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Everything We Know So Far About 7-Eleven Australia’s Wage Fraud Scandal

Franchisees were paying employees well below minimum wage, blackmailing them to work double shifts, and threatening to report foreign workers to immigration if they spoke out.

Image via Flickr user Mike Mozart

Imagine a job that only paid you for every second hour you worked and threatened to have you kicked out of the country if you complained. This is the situation reportedly facing employees of the 7-Eleven convenience chain in Australia.

This week a joint investigation between the Fairfax publication BusinessDay and the ABC's Four Corners discovered an internal 7-Eleven document that laid out franchisee incomes over the last financial year. The document revealed a third of Australia's 620 stores made less than $350,000 over the previous 12 months, with 84 bringing in between $200,000 and $250,000, and 38 earning less than $200,000.


At this point, that probably doesn't sound too shocking. But keep in mind how mindblowingly expensive it is to run one of these stores. Using the casual award rate as a guide, a business that's open 24 hours a day, seven days a week, would cost around $230,000 annually in wages alone.

Making this even more impossible is the fact that under the Australian 7-Eleven model, head office takes a massive 57 per cent of gross profits. This leaves stores to cover almost a quarter of a million dollars of staffing costs on 43 percent of their revenue, which begs the question: how are 7-Eleven franchisees paying their workers?

As it turns out, many stores have been surviving by using a form of payroll fraud called the "half-pay scam." As the name suggests, this involves employers doctoring timesheets to log just half the amount of hours worked. Under this setup, an employee working a 40 hour week would end up receiving $12 an hour—well under the award rate of of $24.69. There are also allegations some stores are paying as little as $10 an hour.

But that's not where the misconduct ends. International students working at the global convenience giant were told they would be reported to the immigration department if they spoke out about their wages. This threat was also used to coerce people into working longer shifts for less pay. Under a Australian student visa, an individual is only allowed to work 20 hours a week, but as mentioned, many workers reported working 40 hours and being paid for 20. In response to the specific issues raised over exploited workers on student visas, the Greens have said they will instigate a Senate inquiry.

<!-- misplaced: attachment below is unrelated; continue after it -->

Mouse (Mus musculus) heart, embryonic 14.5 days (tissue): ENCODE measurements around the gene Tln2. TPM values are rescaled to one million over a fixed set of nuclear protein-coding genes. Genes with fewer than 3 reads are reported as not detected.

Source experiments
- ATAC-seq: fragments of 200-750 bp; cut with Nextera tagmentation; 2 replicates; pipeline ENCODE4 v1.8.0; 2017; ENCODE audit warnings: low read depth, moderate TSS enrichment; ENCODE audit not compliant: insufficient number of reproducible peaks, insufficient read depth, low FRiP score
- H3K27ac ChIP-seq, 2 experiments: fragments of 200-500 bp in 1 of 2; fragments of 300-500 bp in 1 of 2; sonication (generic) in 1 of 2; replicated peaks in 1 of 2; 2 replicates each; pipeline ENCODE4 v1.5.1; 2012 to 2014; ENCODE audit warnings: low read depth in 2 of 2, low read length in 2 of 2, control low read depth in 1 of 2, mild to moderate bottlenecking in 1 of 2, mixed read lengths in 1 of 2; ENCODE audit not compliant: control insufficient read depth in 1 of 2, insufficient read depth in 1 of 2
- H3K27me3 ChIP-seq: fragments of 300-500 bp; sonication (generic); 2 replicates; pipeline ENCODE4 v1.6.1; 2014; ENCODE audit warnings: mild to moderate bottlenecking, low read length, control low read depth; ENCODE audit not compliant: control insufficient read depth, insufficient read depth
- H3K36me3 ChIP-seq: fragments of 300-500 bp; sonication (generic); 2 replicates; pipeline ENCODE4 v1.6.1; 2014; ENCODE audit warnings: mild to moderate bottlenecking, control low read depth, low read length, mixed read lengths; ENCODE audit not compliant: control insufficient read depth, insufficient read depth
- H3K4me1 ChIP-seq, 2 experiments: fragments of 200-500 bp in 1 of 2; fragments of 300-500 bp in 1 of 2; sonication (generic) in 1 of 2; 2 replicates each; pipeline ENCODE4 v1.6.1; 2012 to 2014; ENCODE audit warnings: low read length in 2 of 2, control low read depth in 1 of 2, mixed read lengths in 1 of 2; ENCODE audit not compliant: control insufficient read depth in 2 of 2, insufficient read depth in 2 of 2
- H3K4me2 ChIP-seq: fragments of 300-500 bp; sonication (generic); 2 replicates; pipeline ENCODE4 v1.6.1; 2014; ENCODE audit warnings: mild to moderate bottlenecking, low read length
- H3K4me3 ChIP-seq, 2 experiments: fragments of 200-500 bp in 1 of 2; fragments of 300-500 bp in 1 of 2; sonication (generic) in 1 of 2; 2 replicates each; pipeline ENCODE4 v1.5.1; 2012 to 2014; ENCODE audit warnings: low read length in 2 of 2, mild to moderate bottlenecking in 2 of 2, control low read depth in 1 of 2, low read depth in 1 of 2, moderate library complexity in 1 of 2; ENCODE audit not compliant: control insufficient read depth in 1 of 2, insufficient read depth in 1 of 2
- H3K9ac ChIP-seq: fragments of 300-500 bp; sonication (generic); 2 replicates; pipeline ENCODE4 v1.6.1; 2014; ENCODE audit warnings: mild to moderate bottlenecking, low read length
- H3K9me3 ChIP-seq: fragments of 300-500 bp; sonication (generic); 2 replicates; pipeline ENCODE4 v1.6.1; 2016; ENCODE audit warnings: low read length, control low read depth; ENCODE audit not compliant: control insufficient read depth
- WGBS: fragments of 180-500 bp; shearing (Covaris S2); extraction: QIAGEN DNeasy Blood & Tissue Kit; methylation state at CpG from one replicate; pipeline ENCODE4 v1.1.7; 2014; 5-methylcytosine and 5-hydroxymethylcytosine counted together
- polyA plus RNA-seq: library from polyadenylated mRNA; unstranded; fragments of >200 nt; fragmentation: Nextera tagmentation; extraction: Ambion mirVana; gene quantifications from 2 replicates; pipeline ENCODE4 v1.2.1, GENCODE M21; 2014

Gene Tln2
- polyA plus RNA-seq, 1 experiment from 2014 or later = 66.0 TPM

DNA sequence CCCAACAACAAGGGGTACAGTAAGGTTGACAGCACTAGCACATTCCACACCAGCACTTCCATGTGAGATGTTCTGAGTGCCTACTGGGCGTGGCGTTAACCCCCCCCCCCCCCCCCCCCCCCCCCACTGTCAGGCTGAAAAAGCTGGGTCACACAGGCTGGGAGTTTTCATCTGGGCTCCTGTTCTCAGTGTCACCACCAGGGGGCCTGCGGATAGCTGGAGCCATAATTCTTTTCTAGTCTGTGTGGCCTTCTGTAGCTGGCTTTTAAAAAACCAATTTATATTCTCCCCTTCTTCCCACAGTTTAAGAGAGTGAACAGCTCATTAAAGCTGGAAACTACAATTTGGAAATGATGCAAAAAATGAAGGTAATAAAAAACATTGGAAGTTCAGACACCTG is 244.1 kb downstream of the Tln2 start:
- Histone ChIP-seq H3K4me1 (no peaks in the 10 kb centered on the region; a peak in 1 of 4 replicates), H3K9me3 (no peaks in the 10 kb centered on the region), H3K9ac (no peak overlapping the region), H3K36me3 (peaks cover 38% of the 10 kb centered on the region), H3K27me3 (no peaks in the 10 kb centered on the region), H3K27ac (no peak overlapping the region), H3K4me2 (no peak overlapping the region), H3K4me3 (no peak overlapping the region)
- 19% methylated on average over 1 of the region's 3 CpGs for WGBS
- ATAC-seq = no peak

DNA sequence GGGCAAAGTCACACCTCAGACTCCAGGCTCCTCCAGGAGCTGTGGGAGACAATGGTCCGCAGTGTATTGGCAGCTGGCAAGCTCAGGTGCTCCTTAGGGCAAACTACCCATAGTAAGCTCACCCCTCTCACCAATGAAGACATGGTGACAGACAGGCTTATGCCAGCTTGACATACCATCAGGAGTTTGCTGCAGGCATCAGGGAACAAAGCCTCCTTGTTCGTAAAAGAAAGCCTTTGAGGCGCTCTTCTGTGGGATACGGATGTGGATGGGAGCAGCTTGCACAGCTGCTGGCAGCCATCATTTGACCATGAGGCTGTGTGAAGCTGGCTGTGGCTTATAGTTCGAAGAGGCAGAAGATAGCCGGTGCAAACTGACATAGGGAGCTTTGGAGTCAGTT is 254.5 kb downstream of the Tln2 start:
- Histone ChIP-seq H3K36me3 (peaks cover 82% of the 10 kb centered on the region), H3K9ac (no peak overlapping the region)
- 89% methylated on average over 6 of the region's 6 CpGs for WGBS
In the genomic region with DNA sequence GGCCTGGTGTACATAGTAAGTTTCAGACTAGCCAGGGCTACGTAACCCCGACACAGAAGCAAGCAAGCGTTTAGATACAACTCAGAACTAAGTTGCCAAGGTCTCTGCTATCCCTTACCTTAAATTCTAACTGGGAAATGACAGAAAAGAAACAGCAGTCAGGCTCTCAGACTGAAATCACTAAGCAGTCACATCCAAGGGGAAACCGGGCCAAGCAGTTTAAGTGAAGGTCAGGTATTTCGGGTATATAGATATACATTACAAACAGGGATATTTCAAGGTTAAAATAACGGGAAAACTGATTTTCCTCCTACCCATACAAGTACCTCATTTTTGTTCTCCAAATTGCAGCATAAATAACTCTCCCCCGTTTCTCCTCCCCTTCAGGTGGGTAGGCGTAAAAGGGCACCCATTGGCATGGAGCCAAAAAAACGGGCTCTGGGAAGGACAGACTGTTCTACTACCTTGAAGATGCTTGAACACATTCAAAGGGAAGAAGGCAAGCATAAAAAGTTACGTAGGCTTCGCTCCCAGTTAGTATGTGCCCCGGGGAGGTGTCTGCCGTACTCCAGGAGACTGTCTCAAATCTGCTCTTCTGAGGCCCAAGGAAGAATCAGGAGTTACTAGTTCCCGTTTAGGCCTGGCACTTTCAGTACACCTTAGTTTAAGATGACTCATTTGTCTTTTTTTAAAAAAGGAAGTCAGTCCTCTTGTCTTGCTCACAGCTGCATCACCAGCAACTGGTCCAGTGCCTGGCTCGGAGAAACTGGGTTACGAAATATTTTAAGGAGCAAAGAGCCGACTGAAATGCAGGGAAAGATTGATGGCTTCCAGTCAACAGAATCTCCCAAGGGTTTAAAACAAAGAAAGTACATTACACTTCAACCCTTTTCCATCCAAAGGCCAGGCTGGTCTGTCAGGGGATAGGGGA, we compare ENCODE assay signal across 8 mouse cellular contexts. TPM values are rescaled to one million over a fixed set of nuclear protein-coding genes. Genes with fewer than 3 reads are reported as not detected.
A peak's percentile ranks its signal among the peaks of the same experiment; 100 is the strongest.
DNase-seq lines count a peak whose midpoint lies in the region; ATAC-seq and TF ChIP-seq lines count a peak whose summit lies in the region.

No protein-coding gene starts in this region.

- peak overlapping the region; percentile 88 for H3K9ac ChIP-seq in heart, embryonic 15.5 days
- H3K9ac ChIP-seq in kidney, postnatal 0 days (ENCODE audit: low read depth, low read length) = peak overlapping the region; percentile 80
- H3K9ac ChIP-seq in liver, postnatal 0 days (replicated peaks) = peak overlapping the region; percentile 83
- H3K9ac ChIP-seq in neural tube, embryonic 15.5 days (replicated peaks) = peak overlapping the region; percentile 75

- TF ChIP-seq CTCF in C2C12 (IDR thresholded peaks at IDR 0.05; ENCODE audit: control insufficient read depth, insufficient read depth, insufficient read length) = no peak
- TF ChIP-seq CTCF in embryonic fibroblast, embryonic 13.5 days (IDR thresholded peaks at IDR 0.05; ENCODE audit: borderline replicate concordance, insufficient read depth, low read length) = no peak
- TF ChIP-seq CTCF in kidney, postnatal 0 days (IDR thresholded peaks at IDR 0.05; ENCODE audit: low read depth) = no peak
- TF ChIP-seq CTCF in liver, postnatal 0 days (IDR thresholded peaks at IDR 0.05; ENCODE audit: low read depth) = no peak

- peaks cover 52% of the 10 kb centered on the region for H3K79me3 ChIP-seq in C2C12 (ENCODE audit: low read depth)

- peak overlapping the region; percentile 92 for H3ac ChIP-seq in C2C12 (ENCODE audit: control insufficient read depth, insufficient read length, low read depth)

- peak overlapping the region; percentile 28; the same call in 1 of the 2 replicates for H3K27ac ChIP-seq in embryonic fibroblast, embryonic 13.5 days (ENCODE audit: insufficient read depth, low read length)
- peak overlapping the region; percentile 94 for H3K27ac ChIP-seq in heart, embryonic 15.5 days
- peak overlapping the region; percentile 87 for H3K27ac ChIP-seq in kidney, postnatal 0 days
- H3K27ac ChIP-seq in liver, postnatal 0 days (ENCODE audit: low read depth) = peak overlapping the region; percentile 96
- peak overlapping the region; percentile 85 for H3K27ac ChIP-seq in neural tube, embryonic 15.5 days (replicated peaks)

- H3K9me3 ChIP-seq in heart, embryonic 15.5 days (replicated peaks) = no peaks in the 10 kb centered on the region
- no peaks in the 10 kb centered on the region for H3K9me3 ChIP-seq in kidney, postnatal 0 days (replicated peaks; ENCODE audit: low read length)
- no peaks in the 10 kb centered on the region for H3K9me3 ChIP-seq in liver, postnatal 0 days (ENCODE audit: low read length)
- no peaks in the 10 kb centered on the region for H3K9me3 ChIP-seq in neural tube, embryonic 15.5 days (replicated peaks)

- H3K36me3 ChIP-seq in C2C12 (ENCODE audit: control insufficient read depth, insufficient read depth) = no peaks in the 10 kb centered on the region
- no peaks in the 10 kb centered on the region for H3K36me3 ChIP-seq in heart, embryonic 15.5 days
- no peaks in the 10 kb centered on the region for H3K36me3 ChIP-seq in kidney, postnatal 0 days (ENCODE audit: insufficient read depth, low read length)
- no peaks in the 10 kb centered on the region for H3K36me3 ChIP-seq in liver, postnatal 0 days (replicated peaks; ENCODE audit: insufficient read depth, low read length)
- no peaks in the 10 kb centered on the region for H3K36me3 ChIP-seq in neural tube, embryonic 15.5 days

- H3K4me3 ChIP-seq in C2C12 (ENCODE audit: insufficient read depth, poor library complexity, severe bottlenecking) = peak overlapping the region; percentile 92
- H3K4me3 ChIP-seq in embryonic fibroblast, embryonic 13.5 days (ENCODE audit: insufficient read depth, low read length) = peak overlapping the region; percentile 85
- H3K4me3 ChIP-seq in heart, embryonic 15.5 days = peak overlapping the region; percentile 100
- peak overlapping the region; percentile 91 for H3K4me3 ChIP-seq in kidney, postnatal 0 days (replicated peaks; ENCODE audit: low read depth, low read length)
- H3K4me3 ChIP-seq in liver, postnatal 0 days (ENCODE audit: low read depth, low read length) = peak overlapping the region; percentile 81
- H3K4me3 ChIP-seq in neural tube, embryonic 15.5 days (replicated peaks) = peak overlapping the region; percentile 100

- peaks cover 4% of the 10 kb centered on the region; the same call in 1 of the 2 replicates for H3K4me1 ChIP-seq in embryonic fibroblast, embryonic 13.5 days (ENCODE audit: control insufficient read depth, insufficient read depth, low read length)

Speaking to Fairfax media, one 7-Eleven insider condemned attempts to cover up wage fraud, noting it was impossible for a company with a 24-hour staff to be profitable without ripping off employees. "They can't run 7-Eleven as profitably and successfully as they have without letting this happen. The reality is it's built on something not much different from slavery," the unnamed individual said.

Since the story broke, the Shop Distributive and Allied Employees' Association, a union for retail employees, has reported that several employees have contacted them with more accounts wage fraud, leading to a further concern over underpayment of superannuation. The association has vowed to win back lost wages and is launching a hotline for employees who have been exploited.

As condemnation for the company grows, head office and franchisees insist the other is at fault. While Fair Work Ombudsman Natalie James told Four Corners and Fairfax Media they were investigating whether head office was complicit in the fraud, 7-Eleven's general manager of operations Natalie Dalbo has defended the company. She insists the choice to underpay staff fell to the franchisees, and was motivated by greed not desperation. But speaking to the ABC, former consumer watchdog Allan Fels notes that while there is no excuse for underpaying staff, franchise owners were put in an impossible situation by the aggressive franchise agreements.


Over the weekend, the chain's Dallas-based chief operating arm was bombarded with tweets demanding an explanation. And on Saturday night they responded, tweeting, "We're aware of the matter here in the USA & do understand that 7-Eleven Australia is currently investigating this matter fully."

In a following statement 7-Eleven's parent company said: "We are deeply concerned about the personal impact on affected employees or former employees, and the damage such actions cause to franchisees who are trusted, reliable, and responsible small business owners." They promised they would take action against any franchisee found to be breaking Australian law.

At home, Australian 7-Eleven issued a media statement yesterday promising to establish an independent panel to "receive, review and process" claims of underpayment. CEO Warren Wilmot even went as far as announcing they'd refund the franchise fee of anyone who no longer wanted to participate in the system. With stores valued between $400,000 and $1.7 million, a wide scale buyback could cost tens of millions of dollars. So don't be surprised if those $4 cans of coke get even more expensive in coming months.

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